Try Pairing Your Barbecued Meats With Long Peppers

We're all familiar with Piper nigrum — the little black peppercorns we grind over, well, everything. Did you know that this spice has an even more venerable cousin, Piper longum (sometimes called pippali), commonly known as long pepper? They're both fruits that are dried and often ground for use as a spice; both contain the compound piperine, which gives them their gorgeous pungency. Long peppers, though, have a sweet baking-spice aroma, a more citrusy flavor than their cousin, and quite a bit more of a spicy kick. This makes them an excellent option for your next barbecue sauce or dry rub. 

Unlike black peppercorns, long peppers aren't round. Instead, they resemble the dangly tree flowers called catkins. However, though they are flowers, long peppers come from a creeping vine native to India's northeastern state of Meghalaya. Each flower spike contains tiny fruits about the size of a poppy seed, and are typically sun-dried after harvesting before being used whole or ground.

Long pepper background and flavor profile

Long peppers were initially known for their medicinal qualities in the ancient Indian system of Ayurveda. They were (and still are) used to help treat mild respiratory and digestive disorders as well as a sexual stimulant. Once it made its way into the Mediterranean, the long pepper became more valued as a spice in ancient Rome than peppercorns — to the extent that it was considered a luxury item. Long peppers maintained this exalted status until the Middle Ages.

Why was it so beloved? For starters, long pepper flavor is more complex than a peppercorn, although the two share the same peppery, pungent bite. Their fragrance is evocative of cardamom, ginger, and nutmeg; their citrusy, woody flavor contains notes of warm cinnamon and camphor, the latter making it reminiscent of a Sichuan pepper. Then the long pepper offers a lingering finish with a definitive kick. Are you ready to cook with these things or not?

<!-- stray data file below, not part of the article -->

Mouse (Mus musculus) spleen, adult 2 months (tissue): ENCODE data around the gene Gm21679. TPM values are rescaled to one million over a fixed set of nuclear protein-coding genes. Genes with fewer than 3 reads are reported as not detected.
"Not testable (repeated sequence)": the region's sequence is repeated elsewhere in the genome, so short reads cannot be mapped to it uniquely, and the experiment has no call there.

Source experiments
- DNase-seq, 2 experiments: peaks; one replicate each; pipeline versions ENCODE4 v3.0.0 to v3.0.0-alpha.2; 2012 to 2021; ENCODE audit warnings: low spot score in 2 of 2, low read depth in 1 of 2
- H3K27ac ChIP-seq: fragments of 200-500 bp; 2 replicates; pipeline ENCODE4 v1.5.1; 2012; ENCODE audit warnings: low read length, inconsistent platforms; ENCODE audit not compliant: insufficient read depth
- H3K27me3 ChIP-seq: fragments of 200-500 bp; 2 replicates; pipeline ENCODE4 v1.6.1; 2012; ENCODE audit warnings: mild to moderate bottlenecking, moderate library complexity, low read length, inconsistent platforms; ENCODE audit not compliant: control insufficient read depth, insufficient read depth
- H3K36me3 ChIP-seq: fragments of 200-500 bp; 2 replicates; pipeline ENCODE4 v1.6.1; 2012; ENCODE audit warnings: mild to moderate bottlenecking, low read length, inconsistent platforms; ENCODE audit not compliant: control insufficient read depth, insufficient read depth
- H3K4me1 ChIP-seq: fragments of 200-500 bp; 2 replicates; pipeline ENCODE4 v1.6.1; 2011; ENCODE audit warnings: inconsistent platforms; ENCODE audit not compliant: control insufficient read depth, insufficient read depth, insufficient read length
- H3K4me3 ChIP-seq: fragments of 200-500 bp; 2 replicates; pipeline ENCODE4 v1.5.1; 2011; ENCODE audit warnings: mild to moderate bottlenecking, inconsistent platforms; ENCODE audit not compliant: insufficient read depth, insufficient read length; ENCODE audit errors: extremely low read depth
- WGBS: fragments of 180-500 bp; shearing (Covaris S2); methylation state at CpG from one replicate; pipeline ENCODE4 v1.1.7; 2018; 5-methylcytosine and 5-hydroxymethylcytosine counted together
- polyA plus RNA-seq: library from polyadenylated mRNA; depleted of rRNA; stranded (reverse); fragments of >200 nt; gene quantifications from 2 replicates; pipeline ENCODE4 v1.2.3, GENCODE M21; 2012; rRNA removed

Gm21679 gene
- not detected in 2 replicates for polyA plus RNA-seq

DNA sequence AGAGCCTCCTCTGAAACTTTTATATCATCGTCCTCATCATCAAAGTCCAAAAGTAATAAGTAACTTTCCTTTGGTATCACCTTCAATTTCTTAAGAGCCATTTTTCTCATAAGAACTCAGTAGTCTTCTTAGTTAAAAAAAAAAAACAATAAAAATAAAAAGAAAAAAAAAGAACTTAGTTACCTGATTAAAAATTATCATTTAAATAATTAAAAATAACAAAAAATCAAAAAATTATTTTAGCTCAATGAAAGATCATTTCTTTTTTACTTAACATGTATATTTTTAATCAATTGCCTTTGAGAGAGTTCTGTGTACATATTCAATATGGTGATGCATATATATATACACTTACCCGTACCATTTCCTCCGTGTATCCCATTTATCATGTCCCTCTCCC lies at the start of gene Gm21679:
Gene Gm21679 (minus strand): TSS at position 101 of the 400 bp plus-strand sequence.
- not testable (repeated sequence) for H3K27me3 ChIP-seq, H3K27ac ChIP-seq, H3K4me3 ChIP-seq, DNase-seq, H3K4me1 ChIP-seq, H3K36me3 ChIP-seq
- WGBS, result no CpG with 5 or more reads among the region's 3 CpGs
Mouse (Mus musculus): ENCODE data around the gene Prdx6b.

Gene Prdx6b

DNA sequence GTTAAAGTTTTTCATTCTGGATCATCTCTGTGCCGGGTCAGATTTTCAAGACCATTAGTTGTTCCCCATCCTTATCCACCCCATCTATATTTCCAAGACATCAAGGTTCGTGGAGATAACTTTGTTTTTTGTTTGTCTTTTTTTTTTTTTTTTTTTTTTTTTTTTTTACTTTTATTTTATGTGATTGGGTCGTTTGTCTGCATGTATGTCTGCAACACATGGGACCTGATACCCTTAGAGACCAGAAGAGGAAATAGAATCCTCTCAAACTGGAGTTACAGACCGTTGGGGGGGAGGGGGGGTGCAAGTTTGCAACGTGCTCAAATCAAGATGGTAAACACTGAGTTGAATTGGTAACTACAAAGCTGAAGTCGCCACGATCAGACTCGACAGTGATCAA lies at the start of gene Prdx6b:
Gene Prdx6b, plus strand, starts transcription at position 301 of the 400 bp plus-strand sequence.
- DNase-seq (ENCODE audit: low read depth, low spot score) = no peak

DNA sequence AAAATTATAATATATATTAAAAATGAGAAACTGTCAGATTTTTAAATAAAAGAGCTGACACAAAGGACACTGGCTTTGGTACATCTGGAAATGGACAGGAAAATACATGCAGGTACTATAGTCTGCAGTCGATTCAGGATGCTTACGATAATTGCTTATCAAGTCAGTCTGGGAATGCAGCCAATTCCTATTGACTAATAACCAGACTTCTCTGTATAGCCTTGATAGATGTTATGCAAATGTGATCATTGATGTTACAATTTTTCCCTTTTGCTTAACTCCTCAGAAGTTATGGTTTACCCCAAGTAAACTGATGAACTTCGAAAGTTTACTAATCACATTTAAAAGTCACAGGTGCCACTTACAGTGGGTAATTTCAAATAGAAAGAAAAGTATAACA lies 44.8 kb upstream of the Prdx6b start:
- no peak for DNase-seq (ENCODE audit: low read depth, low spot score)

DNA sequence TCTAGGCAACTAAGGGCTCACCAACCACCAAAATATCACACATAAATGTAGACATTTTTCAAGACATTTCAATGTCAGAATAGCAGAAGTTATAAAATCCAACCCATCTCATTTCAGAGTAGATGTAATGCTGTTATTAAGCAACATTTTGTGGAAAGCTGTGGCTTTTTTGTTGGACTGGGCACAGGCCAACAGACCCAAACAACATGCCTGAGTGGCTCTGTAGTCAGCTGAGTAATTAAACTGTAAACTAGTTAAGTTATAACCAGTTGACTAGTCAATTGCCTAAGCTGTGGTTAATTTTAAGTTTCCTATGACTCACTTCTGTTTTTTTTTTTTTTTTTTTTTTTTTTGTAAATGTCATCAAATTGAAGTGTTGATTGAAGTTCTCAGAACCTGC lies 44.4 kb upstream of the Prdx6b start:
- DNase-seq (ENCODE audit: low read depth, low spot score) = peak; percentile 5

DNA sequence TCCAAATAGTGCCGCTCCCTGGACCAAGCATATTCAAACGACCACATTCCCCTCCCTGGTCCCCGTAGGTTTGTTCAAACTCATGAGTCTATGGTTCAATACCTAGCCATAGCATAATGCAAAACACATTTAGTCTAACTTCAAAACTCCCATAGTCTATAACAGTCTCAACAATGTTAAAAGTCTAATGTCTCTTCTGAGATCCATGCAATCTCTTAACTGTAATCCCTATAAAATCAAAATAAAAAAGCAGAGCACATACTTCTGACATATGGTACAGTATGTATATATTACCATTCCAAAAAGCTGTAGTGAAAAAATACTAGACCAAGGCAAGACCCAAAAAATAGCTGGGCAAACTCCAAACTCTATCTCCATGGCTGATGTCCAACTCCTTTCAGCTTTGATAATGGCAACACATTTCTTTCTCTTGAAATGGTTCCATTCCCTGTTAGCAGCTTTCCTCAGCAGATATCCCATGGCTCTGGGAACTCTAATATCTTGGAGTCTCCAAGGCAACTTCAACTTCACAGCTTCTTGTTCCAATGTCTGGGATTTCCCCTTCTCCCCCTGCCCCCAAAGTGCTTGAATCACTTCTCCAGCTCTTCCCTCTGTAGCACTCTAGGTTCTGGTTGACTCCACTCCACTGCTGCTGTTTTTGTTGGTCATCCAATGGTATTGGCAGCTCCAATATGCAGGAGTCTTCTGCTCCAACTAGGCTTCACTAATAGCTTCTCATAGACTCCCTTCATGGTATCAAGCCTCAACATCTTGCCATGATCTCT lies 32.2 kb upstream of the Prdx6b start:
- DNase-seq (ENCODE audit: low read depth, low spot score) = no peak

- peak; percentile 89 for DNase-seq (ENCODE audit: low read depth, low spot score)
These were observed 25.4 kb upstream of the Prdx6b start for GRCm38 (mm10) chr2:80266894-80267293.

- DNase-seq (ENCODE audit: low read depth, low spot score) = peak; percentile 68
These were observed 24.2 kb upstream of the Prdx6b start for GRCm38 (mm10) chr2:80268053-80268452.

Pairing long peppers with barbecued meats

Now let's fire up the grill and contemplate long peppers. Generally, they should be substituted for black pepper in dry rubs and marinades. Since they're still used to make pickles in India, think about a dish that could use the long pepper's fiery astringency. We think a good start would be as part of a dry rub for an old-school Southern pork barbecue. Combine ground long peppers with brown sugar, Kosher salt, celery salt, garlic and onion powders, ground mustard, and paprika, then rub a generous amount of this seasoning mix over a Boston butt. Smoke low and slow over chunks of hickory wood until its internal temperature reaches 185 degrees Fahrenheit.

We'd also showcase our new peppery friends in a marinade for a garlic and long pepper grilled shrimp recipe, along with a fresh red pepper (a Fresno will do nicely), lime juice, salt, and avocado oil. Whisk everything together, add your peeled shrimp, thread on skewers, and grill. Back in the kitchen, toss whole long peppers into soups or lentil dishes to add a familiar-yet-not-quite-identifiable finishing touch.